Book Talk Tuesday, Introduction to the Devout Life, Part 2, Chapter 19

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CHAPTER XIX. On Confession.

OUR Saviour has bequeathed the Sacrament of Penitence and Confession to
His Church, [49] in order that therein we may be cleansed from all our
sins, however and whenever we may have been soiled thereby. Therefore,
my child, never allow your heart to abide heavy with sin, seeing that
there is so sure and safe a remedy at hand. If the lioness has been in
the neighbourhood of other beasts she hastens to wash away their scent,
lest it should be displeasing to her lord; and so the soul which has
ever so little consented to sin, ought to abhor itself and make haste
to seek purification, out of respect to His Divine Gaze Who beholds it
always. Why should we die a spiritual death when there is a sovereign
remedy available?

Make your confession humbly and devoutly every week, and always, if you
can, before communicating, even although your conscience is not
burdened with mortal sin; for in confession you do not only receive
absolution for your venial sins, but you also receive great strength to
help you in avoiding them henceforth, clearer light to discover your
failings, and abundant grace to make up whatever loss you have incurred
through those faults. You exercise the graces of humility, obedience,
simplicity and love, and by this one act of confession you practise
more virtue than in any other.

Be sure always to entertain a hearty sorrow for the sins you confess,
however small they are; as also a stedfast resolution to correct them
in future. Some people go on confessing venial sins out of mere habit,
and conventionally, without making any effort to correct them, thereby
losing a great deal of spiritual good. Supposing that you confess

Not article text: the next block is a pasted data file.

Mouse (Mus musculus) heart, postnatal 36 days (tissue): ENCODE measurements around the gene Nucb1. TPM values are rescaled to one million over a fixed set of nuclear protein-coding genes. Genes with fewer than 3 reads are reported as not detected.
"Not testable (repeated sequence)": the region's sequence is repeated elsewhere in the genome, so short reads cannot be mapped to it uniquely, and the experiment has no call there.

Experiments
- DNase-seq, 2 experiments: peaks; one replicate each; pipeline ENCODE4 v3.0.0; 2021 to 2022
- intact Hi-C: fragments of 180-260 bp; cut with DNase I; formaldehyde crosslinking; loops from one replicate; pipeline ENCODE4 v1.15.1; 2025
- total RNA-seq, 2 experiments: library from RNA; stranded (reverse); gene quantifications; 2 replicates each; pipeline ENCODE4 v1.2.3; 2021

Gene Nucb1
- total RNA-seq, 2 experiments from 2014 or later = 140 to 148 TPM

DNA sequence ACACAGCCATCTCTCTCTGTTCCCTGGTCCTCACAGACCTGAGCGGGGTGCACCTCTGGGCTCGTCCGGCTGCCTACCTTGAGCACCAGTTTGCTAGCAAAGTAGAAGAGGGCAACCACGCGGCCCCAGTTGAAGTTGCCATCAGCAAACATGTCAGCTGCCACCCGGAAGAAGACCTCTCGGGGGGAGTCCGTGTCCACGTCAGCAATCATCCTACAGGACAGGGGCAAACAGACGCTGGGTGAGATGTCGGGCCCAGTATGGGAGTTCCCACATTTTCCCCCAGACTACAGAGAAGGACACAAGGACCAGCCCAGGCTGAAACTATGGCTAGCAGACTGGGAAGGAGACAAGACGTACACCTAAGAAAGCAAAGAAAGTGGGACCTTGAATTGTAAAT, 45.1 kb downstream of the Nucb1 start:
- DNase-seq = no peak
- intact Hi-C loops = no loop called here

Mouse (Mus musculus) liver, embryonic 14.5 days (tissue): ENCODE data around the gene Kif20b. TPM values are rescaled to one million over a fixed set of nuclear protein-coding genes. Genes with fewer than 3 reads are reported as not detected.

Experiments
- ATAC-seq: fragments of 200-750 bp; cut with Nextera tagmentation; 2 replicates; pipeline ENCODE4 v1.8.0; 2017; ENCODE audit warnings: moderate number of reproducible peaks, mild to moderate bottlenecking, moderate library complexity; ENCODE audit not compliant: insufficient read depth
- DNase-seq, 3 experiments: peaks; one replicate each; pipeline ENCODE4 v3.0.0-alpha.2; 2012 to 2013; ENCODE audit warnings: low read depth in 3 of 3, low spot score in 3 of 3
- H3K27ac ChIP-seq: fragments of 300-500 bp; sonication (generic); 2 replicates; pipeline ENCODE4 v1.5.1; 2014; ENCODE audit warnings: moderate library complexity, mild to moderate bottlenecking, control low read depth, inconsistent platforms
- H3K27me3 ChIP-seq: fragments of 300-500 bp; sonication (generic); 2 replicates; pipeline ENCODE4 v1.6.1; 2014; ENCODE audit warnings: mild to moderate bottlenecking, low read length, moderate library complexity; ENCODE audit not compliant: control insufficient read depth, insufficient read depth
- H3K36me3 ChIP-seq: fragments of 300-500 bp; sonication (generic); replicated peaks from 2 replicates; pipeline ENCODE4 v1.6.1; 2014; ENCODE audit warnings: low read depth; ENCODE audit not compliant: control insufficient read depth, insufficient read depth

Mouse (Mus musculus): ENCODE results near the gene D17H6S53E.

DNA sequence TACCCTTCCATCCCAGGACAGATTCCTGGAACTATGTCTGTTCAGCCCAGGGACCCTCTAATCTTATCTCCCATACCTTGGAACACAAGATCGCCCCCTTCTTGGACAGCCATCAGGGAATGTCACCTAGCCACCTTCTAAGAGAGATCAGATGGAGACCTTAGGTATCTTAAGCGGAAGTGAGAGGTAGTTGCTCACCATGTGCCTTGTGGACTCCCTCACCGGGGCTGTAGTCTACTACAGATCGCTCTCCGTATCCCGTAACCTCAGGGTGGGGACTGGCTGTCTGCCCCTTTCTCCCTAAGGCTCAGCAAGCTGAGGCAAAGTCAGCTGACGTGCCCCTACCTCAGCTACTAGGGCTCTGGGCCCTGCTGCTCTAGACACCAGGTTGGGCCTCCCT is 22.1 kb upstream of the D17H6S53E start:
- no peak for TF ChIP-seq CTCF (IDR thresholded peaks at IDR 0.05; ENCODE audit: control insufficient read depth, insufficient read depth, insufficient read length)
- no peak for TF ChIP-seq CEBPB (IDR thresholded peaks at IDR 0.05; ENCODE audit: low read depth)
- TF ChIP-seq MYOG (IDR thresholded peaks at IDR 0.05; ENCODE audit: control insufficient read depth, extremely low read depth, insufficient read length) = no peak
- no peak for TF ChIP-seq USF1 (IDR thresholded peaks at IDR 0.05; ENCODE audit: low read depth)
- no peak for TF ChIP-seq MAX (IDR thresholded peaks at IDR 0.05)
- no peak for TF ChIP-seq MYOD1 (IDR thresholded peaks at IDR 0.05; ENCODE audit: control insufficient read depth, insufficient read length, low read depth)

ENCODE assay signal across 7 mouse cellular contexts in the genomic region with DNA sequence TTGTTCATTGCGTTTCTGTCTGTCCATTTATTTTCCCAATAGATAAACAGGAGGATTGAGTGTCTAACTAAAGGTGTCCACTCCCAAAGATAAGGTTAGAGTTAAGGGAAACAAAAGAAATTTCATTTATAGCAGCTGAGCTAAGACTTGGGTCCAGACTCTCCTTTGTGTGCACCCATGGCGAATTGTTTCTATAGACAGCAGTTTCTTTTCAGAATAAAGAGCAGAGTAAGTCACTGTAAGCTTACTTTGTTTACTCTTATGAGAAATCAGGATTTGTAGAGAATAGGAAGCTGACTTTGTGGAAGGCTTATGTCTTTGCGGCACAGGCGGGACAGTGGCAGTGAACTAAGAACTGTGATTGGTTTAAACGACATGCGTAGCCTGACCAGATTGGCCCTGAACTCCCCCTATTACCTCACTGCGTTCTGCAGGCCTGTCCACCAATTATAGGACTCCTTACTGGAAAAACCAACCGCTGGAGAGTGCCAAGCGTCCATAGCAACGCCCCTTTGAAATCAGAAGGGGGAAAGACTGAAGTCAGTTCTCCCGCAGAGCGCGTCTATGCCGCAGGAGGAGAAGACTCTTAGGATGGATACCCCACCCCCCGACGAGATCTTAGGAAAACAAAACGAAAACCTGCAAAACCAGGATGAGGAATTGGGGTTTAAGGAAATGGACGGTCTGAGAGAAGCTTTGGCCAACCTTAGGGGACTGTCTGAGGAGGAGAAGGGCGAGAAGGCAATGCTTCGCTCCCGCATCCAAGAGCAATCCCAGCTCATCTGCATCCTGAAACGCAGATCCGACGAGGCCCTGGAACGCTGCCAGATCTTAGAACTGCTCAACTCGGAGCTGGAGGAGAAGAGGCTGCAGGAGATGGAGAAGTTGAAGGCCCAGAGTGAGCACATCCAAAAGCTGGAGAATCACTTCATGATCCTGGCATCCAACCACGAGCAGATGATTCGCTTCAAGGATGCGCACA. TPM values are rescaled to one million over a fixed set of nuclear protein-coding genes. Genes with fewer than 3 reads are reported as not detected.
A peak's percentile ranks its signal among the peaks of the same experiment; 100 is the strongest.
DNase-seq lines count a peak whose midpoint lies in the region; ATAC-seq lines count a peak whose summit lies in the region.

having said something untrue, although without evil consequences, or
some careless words, or excessive amusement;–repent, and make a firm
resolution of amendment: it is a mere abuse to confess any sin
whatever, be it mortal or venial, without intending to put it
altogether away, that being the express object of confession.

Beware of unmeaning self-accusations, made out of a mere routine, such
as, “I have not loved God as much as I ought; I have not prayed with as
much devotion as I ought; I

have not loved my neighbour as I ought; I have not received the
Sacraments with sufficient reverence;” and the like. Such things as
these are altogether useless in setting the state of your conscience
before your Confessor, inasmuch as all the Saints in Paradise and all
men living would say the same. But examine closely what special reason
you have for accusing yourself thus, and when you have discovered it,
accuse yourself simply and plainly of your fault. For instance, when
confessing that you have not loved your neighbour as you ought, it may
be that what you mean is, that having seen some one in great want whom
you could have succoured, you have failed to do so. Well then, accuse
yourself of that special omission: say, “Having come across a person in
need, I did not help him as I might have done,” either through
negligence, or hardness, or indifference, according as the case may be.
So again, do not accuse yourself of not having prayed to God with
sufficient devotion; but if you have given way to voluntary